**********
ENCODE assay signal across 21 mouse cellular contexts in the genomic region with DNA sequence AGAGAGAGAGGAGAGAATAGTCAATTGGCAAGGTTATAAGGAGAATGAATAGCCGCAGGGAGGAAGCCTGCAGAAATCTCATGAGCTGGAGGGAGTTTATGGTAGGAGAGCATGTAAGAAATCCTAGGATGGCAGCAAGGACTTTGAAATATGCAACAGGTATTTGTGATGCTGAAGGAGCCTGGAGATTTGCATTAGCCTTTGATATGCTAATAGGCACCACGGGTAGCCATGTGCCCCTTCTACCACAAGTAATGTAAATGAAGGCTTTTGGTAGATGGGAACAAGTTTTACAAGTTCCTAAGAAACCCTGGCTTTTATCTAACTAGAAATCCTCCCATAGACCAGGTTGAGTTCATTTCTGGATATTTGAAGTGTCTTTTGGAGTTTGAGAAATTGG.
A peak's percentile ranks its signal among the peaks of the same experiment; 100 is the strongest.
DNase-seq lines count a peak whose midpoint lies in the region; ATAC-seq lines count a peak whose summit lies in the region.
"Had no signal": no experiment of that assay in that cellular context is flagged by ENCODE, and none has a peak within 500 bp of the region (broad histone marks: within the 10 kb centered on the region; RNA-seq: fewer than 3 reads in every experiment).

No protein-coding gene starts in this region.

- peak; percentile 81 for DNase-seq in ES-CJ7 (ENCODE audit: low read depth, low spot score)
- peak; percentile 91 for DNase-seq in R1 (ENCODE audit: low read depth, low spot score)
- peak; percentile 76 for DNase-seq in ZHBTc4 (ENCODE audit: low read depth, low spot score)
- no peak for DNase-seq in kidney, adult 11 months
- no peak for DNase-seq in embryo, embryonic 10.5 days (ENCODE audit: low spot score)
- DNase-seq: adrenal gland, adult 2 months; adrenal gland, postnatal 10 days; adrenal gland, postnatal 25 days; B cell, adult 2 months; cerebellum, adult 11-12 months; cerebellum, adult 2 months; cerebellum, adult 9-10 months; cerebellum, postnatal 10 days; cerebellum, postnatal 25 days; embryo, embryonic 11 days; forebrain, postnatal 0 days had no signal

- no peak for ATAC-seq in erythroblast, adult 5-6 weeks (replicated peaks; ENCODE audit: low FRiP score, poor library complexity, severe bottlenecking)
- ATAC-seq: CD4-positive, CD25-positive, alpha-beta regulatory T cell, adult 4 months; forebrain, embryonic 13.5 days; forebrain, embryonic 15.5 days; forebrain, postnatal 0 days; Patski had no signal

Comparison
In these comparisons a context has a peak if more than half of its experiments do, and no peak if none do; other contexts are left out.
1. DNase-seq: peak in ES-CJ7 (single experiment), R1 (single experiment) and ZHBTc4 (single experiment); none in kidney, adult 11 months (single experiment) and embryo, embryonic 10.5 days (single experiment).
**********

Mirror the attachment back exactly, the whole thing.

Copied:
ENCODE assay signal across 21 mouse cellular contexts in the genomic region with DNA sequence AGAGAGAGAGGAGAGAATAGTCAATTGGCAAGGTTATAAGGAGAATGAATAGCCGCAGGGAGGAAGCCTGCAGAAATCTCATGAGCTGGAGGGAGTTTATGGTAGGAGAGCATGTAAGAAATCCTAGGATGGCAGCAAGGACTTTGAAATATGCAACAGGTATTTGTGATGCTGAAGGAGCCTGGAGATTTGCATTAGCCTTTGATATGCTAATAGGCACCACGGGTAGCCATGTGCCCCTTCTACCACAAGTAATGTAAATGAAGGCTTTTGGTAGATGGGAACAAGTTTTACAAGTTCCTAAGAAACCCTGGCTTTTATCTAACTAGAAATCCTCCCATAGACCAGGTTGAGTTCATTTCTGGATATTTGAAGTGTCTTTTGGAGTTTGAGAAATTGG.
A peak's percentile ranks its signal among the peaks of the same experiment; 100 is the strongest.
DNase-seq lines count a peak whose midpoint lies in the region; ATAC-seq lines count a peak whose summit lies in the region.
"Had no signal": no experiment of that assay in that cellular context is flagged by ENCODE, and none has a peak within 500 bp of the region (broad histone marks: within the 10 kb centered on the region; RNA-seq: fewer than 3 reads in every experiment).

No protein-coding gene starts in this region.

- peak; percentile 81 for DNase-seq in ES-CJ7 (ENCODE audit: low read depth, low spot score)
- peak; percentile 91 for DNase-seq in R1 (ENCODE audit: low read depth, low spot score)
- peak; percentile 76 for DNase-seq in ZHBTc4 (ENCODE audit: low read depth, low spot score)
- no peak for DNase-seq in kidney, adult 11 months
- no peak for DNase-seq in embryo, embryonic 10.5 days (ENCODE audit: low spot score)
- DNase-seq: adrenal gland, adult 2 months; adrenal gland, postnatal 10 days; adrenal gland, postnatal 25 days; B cell, adult 2 months; cerebellum, adult 11-12 months; cerebellum, adult 2 months; cerebellum, adult 9-10 months; cerebellum, postnatal 10 days; cerebellum, postnatal 25 days; embryo, embryonic 11 days; forebrain, postnatal 0 days had no signal

- no peak for ATAC-seq in erythroblast, adult 5-6 weeks (replicated peaks; ENCODE audit: low FRiP score, poor library complexity, severe bottlenecking)
- ATAC-seq: CD4-positive, CD25-positive, alpha-beta regulatory T cell, adult 4 months; forebrain, embryonic 13.5 days; forebrain, embryonic 15.5 days; forebrain, postnatal 0 days; Patski had no signal

Comparison
In these comparisons a context has a peak if more than half of its experiments do, and no peak if none do; other contexts are left out.
1. DNase-seq: peak in ES-CJ7 (single experiment), R1 (single experiment) and ZHBTc4 (single experiment); none in kidney, adult 11 months (single experiment) and embryo, embryonic 10.5 days (single experiment).